Tuesday August 9, 2011
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Ronald J. Jameson
National Ecology Research Centre, Piedras Blancas Research Station, United States Fish and Wildlife Service, P.O. Box 70. San Simeon, CA 93452, USA
A total of 59 sea otters (Enhydra lutris kenyoni, Wilson et al. 1991) was released off the west coast of the Olympic Peninsula of Washington State during the summers of 1969 and 1970 (Jameson et al, 1982); all had been translocated from Amchitka Island, Alaska. In 1969 the otters were released, with no time to acclimate or recondition their fur, directly to the open ocean. Sixteen of the 29 sea otters translocated in 1969 were found dead within 2 weeks on beaches near the release site. No doubt some carcasses went undiscovered. In 1970 release procedures were changed, and the 30 otters were allowed to acclimate for several days in floating pens prior to release. All were liberated in excellent condition. Thus, the initial nuclear population in Washington could never have been larger than 43 otters and may have dropped to less than 10 individuals by the early 1970s. No surveys were conducted to assess the success of this translation until 1977 (Jameson el al. 1982, 1986, Table 1). All sites within the study area are located off the west coast of Washington's Olympic Peninsula between Destruction Island (47°40.5'N; 124°29.1'W) and Cape Flattery (48°23,5'N; 124°44,1'W). From 1977-1981 surveys were conducted by U.S. Fish end Wildlife Service (FWS) biologists. Since 1985 surveys have been conducted cooperatively by FWS and Washington Department of Wildlife (WDW) biologists.
The 1992 survey was conducted from 6 through 8 July, The entire coastline from Pt Grenville (47° 18,8'N; 124°16,6'W) to Cape Flattery was surveyed. Most of the population was surveyed from a fixed-winged aircraft, but three ground stations were occupied (Sand Pt, Cape Alava, and Makah Bay). The survey spanned a three day period. Two complete counts of the sea otter range were made each survey day, conditions permitting; ground counters, with the aid of 50X telescopes and 10x50 binoculars, kept more or less continuous tallies of the sea otters in their respective areas. Both ground and aerial observers recorded otter numbers and locations on field maps for later entry into a computer database. Each replicate total is the sum of aerial plus ground counts. Therefore, two complete counts of the population were made each day, weather conditions permitting.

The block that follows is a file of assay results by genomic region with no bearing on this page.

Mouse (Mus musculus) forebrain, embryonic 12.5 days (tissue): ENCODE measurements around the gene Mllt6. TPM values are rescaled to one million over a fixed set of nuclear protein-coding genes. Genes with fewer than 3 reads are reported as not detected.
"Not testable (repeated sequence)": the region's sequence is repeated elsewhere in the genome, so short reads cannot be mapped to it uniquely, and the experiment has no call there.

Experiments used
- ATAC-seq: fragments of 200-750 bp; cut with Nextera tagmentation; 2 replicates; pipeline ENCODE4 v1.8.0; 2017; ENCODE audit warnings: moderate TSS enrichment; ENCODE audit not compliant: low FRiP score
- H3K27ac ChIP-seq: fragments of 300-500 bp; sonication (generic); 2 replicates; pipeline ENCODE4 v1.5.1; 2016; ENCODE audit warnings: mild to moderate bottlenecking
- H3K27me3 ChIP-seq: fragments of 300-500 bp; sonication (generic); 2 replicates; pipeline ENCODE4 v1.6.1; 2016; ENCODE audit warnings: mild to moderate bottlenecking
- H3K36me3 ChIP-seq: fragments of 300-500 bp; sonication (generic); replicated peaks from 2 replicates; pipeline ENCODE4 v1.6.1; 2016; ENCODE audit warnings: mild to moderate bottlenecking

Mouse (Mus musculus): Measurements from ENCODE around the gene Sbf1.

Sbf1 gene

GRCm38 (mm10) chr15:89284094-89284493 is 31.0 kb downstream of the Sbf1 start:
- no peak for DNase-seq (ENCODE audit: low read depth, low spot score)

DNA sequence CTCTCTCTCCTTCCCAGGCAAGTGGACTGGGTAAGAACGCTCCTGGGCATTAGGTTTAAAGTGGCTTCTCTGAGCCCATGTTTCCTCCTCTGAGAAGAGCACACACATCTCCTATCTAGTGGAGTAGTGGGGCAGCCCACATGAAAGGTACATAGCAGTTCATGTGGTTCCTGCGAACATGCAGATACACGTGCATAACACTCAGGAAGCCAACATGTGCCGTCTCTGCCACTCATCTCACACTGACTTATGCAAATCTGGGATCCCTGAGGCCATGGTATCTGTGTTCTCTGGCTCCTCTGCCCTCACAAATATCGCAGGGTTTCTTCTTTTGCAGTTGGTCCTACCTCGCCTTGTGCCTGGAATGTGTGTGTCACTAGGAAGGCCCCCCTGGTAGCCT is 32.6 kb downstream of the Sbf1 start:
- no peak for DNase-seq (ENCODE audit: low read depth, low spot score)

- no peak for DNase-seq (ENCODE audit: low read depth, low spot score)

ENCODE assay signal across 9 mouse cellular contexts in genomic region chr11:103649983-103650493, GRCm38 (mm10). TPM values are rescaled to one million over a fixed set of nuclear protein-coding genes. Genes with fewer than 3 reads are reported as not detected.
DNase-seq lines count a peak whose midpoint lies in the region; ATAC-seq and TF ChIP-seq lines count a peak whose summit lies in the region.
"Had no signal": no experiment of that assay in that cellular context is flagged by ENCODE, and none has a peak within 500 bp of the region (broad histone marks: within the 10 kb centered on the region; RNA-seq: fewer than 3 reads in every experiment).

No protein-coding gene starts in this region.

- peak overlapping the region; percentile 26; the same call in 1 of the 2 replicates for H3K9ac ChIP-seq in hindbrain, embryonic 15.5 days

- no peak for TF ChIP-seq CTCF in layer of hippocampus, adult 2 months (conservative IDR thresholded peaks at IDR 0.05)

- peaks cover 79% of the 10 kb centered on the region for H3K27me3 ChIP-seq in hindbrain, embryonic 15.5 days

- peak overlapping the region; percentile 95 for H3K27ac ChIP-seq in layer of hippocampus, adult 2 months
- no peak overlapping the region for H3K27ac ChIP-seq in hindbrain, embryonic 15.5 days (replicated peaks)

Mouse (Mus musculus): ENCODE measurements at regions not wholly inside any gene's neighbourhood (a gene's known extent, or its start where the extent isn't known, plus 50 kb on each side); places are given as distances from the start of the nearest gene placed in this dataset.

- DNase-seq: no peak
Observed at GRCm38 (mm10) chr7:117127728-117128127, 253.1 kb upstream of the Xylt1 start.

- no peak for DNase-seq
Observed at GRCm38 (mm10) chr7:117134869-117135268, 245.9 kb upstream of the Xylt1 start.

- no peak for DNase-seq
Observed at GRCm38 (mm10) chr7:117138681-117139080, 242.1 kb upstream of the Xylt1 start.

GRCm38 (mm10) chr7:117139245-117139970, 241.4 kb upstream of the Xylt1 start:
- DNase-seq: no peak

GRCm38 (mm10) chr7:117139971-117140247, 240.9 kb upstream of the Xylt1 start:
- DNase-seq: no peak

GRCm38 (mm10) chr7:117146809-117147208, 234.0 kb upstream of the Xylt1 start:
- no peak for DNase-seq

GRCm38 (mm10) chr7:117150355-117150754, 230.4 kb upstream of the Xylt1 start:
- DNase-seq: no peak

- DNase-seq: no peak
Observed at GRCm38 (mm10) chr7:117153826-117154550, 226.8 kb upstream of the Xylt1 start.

RESULTS AND DISCUSSION
Conditions in 1992 were generally good. Morning fog hampered the operation somewhat, and on 7 July precluded one survey. Thus, 5 counts of (he entire range were completed, 2 on 6 July, I on 7 July and 2 on 8 July. The variation among counts was somewhat higher than previous years (CV = 21,3 %), which was due, primarily, to variation among aerial counts. This was not unexpected because conditions were poor for aerial observations during several of the replicates. The highest count was on 7 July when 298 sea otters (268 independents, and 30 pups) was tallied between Pt. Grenville and Cape Flattery. However, the Makah Bay male group was very difficult to count on 7 July because of rough water and boats disturbing the sea otters. On the previous day 57 were seen in Makah Bay, and on 8 July 60 were observed in the same areai. There was no evidence of a shift between Makah Bay and Cape Alava, the nearest other concentration of otters, so I included the high Makah Bay count in the survey total. The total was, therefore, reached by summing the highest daily count for the southern (Destruction Is to La Push) and northern sections (La Push to Pt. of Arches + Makah Bay). The result is 313 sea otters counted off the Washington coast in July 1992 (Table 1). This is an increase of over 13 % from the July 1991 count of 276.
In 1988 and again in 1991 the outer coast of the Olympic Peninsula was hit by two spills of bunker fuel oil, both from shipping accidents. The 1988 spill occurred in December; the 1991 spill in late July. Over 1 million litres were spilled in 1988; the 1991 amount was similar.